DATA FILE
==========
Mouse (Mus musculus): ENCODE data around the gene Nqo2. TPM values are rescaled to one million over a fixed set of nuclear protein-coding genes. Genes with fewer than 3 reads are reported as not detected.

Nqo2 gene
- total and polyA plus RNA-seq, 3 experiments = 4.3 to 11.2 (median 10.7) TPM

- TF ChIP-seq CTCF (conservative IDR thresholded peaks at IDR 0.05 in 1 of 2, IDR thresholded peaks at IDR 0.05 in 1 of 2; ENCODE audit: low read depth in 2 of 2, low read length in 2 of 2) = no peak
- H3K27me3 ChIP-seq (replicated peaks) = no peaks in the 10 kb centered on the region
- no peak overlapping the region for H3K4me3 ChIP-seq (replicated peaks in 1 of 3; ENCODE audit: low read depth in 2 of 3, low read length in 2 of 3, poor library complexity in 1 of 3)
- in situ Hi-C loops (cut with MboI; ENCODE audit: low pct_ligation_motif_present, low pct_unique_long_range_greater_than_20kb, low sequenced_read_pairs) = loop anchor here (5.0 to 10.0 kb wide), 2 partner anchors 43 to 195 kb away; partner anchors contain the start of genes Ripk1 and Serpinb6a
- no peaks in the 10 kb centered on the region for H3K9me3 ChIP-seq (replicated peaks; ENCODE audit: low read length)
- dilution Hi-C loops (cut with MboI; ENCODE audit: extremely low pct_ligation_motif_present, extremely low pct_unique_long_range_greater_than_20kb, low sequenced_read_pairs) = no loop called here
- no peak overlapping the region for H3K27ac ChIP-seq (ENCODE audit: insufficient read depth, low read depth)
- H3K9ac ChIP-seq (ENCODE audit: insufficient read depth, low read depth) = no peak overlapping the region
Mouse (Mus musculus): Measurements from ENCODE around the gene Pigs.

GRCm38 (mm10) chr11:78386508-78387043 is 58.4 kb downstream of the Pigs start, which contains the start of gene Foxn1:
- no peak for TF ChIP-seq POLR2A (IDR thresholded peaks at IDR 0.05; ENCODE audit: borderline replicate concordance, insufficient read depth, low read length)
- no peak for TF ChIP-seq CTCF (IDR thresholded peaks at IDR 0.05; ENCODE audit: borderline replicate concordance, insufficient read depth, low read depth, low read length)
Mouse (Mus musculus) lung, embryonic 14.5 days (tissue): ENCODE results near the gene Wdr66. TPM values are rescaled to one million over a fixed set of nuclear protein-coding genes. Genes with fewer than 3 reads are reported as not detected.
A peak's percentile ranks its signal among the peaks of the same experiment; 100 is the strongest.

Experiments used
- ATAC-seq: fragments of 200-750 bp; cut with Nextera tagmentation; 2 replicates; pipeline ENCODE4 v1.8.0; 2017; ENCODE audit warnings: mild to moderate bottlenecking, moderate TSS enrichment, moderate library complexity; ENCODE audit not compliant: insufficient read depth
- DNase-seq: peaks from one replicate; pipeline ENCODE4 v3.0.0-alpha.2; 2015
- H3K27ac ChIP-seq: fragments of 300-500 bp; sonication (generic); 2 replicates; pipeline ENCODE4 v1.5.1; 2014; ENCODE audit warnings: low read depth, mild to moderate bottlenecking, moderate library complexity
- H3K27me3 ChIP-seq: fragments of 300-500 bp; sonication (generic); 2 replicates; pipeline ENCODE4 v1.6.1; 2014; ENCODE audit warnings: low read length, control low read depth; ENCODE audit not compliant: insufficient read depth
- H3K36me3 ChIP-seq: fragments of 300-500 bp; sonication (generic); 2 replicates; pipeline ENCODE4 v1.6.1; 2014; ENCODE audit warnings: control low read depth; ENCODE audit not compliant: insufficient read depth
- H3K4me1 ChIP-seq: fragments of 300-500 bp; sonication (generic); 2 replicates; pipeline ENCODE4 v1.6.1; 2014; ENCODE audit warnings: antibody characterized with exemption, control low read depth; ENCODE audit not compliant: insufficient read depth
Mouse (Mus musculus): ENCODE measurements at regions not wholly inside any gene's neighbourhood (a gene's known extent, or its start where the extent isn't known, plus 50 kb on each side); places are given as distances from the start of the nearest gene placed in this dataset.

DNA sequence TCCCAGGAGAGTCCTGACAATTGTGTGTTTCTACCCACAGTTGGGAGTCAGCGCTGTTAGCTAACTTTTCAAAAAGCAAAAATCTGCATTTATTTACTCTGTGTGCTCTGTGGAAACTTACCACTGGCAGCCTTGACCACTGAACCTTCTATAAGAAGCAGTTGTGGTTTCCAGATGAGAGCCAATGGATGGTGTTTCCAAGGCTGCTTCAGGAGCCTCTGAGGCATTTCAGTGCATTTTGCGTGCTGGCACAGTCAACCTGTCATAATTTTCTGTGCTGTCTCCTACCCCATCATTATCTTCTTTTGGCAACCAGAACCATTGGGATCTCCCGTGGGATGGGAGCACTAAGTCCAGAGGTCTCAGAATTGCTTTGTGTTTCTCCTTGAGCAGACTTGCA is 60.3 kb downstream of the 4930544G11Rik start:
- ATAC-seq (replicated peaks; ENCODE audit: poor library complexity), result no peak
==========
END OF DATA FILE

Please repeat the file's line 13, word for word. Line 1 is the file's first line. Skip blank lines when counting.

GRCm38 (mm10) chr11:78386508-78387043 is 58.4 kb downstream of the Pigs start, which contains the start of gene Foxn1: